Marie de France, "Eliduc"

        Marie’s shortest lai is followed by her longest, and most complexly plotted. If you know the plot of "Tristan and Isolde," you’ll find similarities between Eliduc’s sad divided love of Guildeluec and Guilliadun and Tristan’s love for Isolde and ambiguous marriage to Isolde of the White Hands. Note that Marie’s naming game here also turns upon which characters are thought to be central, to have the most compelling demand on the audience’s compassion. What does that tell you about how she expects you to read this tale?

Study Questions—

1) Envy and slander once again are produced automatically by Eliduc’s prowess and success, and ruins his relationship with the king. Is this simply reporting the facts, or is Marie’s repeated emphasis of this behavior something she criticizes in her audience?

2) The exiled knight behaves exactly as countless other romance-knights do when seeking fame. He looks for war and takes the weakest side, hoping thereby to establish his fame and win great rewards. However, equally familiar is the presence in his new lord’s court of an unmarried and attractive daughter who falls for him. Marie gives us the most complete character studies yet of their emotional turmoil as they try to decide how to act and how to feel. What do you think of their reasoning and behavior, and how might the previous lais be used as a kind of rule-guide to evaluate it?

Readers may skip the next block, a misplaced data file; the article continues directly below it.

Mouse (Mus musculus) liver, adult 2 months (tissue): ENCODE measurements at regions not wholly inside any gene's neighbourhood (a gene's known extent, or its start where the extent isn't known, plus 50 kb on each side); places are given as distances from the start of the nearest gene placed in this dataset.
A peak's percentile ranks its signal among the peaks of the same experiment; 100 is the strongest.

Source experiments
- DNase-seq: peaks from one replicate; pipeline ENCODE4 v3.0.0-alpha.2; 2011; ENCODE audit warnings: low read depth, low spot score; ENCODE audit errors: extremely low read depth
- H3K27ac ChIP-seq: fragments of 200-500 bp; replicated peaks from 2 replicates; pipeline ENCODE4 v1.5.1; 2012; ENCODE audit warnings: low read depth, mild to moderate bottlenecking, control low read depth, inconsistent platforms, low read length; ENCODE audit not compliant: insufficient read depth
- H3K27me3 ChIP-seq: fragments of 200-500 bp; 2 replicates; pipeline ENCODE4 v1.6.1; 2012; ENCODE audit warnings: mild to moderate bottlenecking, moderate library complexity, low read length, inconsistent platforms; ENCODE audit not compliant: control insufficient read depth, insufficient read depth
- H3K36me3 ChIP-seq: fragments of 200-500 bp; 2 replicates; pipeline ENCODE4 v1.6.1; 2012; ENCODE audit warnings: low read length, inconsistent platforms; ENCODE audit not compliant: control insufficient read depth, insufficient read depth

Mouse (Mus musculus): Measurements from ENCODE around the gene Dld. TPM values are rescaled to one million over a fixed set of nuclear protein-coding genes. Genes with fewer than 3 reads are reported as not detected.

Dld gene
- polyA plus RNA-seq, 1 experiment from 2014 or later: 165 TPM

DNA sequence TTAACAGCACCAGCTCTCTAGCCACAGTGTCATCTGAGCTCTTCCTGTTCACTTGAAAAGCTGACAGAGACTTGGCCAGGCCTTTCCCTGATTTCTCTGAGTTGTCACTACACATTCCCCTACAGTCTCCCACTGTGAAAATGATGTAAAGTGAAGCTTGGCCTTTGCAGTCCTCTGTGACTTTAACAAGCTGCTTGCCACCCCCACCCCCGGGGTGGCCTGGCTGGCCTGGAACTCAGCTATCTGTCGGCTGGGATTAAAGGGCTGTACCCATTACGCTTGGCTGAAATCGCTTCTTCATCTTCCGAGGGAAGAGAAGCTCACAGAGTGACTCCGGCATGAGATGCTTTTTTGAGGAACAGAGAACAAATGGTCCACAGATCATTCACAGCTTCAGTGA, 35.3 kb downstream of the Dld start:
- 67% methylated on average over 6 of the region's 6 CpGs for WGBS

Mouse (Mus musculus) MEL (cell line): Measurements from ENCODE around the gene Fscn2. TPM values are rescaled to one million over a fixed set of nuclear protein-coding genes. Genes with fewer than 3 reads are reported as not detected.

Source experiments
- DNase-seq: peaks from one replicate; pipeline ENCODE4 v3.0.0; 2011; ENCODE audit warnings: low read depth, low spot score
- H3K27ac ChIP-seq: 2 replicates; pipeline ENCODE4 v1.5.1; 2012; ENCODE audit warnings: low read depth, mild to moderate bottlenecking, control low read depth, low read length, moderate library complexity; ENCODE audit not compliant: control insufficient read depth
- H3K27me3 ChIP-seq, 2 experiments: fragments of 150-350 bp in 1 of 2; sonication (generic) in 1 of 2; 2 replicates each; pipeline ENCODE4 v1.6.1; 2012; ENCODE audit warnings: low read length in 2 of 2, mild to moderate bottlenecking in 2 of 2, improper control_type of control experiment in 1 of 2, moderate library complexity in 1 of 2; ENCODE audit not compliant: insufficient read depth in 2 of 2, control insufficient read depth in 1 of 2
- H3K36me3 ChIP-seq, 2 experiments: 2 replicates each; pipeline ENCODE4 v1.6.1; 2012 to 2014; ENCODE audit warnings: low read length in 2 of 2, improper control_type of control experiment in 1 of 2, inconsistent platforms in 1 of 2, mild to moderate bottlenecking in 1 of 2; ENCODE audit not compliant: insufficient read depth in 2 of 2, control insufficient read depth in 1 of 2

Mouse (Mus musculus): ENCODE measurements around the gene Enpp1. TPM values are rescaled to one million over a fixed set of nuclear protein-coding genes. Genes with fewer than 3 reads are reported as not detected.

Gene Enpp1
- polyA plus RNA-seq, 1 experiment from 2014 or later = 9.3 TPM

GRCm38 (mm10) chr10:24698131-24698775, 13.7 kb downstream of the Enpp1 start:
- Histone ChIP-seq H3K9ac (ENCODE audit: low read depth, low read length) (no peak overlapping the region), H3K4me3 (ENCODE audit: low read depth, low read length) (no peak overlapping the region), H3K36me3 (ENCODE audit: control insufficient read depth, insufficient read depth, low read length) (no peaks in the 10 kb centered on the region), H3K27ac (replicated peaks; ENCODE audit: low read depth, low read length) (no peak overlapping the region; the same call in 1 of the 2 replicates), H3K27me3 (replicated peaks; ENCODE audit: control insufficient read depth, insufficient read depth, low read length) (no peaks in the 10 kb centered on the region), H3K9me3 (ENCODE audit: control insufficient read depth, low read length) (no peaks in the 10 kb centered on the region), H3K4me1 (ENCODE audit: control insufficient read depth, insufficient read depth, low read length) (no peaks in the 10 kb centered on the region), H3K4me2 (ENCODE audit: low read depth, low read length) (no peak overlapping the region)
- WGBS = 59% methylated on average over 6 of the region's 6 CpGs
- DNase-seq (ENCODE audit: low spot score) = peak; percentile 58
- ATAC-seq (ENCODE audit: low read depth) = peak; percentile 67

3) Eliduc’s inability/refusal to tell the maiden he is married sets up a crisis in the plot which is brought to a head when he returns to bring her with him and the ship is caught in a storm. The sailor’s outburst reveals the truth Eliduc had suppressed and Guilliadun falls into a death-like swoon. How does the sailor interpret that storm and what does that suggest about the relationship between the natural world and our interior emotional and/or moral states?

4) The response of Guildeleuc, Eliduc’s wife, to the discovery of her husband’s mistress seems astounding. What does Marie want us to think about her sympathy for the woman who has replaced her in her husband’s affections, and how do you respond to that?

5) Marie’s audacity seems endless in this tale, especially in the "weasel cure" of Guilliadun’s coma. How might you explain the magic of the cure in terms of the tale’s concerns for loyalty and love’s power to injure or heal?

6) The tale’s conclusion involves a practice which was not at all uncommon in Marie’s day, nor was it unknown in England until the early 1500s when Henry VIII broke with the Pope, taking control of the English church and dismantling the monasteries and nunneries. "Turning to God" was a typical way in which nobles sought spiritual relief and counsel near the ends of their lives, and they had a range of options from buying lodging within the monastery walls and keeping a small staff of servants, to actually taking holy orders of chastity, poverty and obedience and renouncing all their worldly possessions and powers. The move was familiar to readers of some versions of the Arthurian romances in which Guenivere and Lancelot take religious vows after the disastrous battle that kills Arthur and ends the court of the Round Table. How might such a renunciation be motivated, and how might it affect one’s mental state? Why would it seem appropriate to Marie as a conclusion for this tale?